Astronomy Essentials

NASA’s plans for August 21 eclipse

January 30, 2014 image of the moon crossing in front of the sun, captured by NASA’s Solar Dynamics Observatory from its vantage point in space. Image via NASA.

Like so many throughout North America, NASA recently announced its plans for observing the August 21, 2017 total solar eclipse. It is the first total eclipse of the sun visible in the contiguous U.S. since 1979, and the first in 99 years whose path stretches across the entire U.S. continent. Many plan to travel to the centerline of the eclipse; in fact, half the U.S. population lives within 400 miles – a solid day’s drive – of the centerline. But others will stay home to experience the partial eclipse in their own cities and neighborhoods … and to view the wealth of images to come, from NASA and others. NASA’s plans are briefly outlined below.

Path of the total solar eclipse – with partial eclipse percentages indicated – via Used with permission. Read more.

NASA’s plans for the August 21, 2017 eclipse

NASA said it will:

– Capture images of the eclipse before, during, and after the totality – when the new moon covers the sun entirely – using 11 spacecraft, at least three NASA aircraft, more than 50 high-altitude balloons, and the astronauts aboard the International Space Station.

– Air a multi-hour show on NASA Television titled Eclipse Across America: Through the Eyes of NASA. The show will offer live video of the event, along with coverage of activities in parks, libraries, stadiums, festivals and museums across the nation, and on social media.

– Use some of its fleet of spacecraft to capture the event including, for example, NASA’s Lunar Reconnaissance Orbiter, which is orbiting the moon. That craft will turn toward Earth to track the shadow of the moon on our planet. In addition, a host of Earth-observing spacecraft will both observe the moon’s shadow and measure how the eclipse affects Earth’s weather. A fleet of solar-observing spacecraft will be watching the sun during the event.

View larger. | This infographic summaries the quickest paths to the eclipse from throughout the U.S., along with estimates of eclipse visitation. Image via Used with permission. Read more.

The path of the total eclipse will stretch from U.S. coast to U.S. coast – from Oregon to South Carolina – and 14 U.S. states will experience more than two minutes of darkness in the middle of the day during the total part of the eclipse. Meanwhile, using specialized solar viewing glasses or other equipment, all of North America will be able to view at least a partial eclipse lasting two to four hours.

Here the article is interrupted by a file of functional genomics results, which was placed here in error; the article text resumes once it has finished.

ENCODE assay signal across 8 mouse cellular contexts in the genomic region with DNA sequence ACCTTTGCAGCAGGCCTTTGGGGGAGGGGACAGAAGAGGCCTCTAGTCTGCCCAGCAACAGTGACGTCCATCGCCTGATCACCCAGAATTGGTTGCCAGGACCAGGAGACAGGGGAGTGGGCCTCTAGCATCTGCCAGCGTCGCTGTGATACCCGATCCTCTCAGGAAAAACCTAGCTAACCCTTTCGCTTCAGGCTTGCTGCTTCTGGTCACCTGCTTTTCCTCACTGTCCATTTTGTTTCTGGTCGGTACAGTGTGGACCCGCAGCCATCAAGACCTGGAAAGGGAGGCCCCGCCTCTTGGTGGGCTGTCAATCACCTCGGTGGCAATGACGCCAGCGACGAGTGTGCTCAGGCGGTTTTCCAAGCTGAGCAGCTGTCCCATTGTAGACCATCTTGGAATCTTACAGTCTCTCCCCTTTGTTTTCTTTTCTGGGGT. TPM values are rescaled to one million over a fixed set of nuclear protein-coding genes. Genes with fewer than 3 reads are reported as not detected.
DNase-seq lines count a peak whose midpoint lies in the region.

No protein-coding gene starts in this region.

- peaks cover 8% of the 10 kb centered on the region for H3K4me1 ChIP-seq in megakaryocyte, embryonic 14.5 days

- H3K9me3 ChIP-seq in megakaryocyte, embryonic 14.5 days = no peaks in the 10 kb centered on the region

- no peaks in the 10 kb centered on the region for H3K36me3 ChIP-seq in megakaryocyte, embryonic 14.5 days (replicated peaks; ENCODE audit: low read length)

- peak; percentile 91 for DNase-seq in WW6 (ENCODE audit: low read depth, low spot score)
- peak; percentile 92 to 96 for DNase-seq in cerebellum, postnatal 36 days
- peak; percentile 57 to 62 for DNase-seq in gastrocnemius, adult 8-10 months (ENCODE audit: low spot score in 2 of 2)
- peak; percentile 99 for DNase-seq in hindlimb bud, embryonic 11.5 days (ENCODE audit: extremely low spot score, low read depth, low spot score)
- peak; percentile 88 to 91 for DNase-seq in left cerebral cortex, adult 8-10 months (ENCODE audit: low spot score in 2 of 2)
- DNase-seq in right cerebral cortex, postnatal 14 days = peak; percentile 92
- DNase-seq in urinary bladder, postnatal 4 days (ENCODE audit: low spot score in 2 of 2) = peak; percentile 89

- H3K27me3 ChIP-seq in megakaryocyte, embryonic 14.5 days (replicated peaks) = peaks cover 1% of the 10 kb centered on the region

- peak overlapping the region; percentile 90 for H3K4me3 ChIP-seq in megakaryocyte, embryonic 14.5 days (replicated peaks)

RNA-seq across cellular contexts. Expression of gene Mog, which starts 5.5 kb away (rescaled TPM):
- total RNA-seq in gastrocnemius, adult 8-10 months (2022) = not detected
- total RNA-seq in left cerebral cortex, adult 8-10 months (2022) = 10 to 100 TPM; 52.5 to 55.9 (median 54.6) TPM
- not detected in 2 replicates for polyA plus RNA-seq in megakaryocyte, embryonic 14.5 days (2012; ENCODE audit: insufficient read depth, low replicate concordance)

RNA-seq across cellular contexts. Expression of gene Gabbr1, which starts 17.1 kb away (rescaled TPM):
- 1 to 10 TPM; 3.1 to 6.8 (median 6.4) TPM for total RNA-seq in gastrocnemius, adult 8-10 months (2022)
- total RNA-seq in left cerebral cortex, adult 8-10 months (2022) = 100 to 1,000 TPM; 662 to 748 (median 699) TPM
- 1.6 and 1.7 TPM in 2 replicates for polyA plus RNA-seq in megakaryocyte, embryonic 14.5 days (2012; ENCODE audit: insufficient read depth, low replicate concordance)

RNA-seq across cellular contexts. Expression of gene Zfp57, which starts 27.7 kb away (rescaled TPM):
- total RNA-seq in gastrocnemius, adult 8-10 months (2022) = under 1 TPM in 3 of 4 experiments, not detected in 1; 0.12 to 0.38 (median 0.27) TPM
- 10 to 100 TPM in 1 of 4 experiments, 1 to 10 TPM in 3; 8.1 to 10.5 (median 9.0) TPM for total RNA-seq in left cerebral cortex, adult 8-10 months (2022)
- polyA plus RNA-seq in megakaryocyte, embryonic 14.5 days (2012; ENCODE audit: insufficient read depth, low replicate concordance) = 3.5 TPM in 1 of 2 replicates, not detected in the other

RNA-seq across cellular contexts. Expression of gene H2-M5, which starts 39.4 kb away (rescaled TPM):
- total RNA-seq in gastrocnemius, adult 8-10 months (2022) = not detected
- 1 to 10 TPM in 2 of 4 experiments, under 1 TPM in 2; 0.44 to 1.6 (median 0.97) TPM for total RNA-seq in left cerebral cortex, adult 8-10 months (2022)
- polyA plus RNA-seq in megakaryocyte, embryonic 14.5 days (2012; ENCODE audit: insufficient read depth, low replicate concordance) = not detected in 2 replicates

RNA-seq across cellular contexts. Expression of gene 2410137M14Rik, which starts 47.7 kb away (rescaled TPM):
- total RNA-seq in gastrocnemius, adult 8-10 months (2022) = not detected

NASA had these recommendations for eclipse viewing safety:

The only safe way to look directly at the uneclipsed or partially eclipsed sun is through special-purpose solar filters, such as eclipse glasses or handheld solar viewers. Homemade filters or ordinary sunglasses, even very dark ones, are not safe for looking at the sun. In the 70-mile-wide swath of the country that will experience a total eclipse, it’s safe to look at the total eclipse with your naked eyes only during the brief period of totality, which will last about two minutes, depending on your location.

An alternative method for safe viewing of the partially-eclipsed sun is with a pinhole projector. With this method, sunlight streams through a small hole – such as a pencil hole in a piece of paper, or even the space between your fingers – onto a makeshift screen, such as a piece of paper or the ground. It’s important to watch the screen, not the sun.

For more information on viewing safety, visit:

Bottom line: NASA plans for viewing the August 21, 2017 total solar eclipse.

Read more: Total eclipse of sun: August 21, 2017

Read more: Best places to watch 2017 eclipse

Read more: How much traffic on eclipse day?

June 26, 2017
Astronomy Essentials

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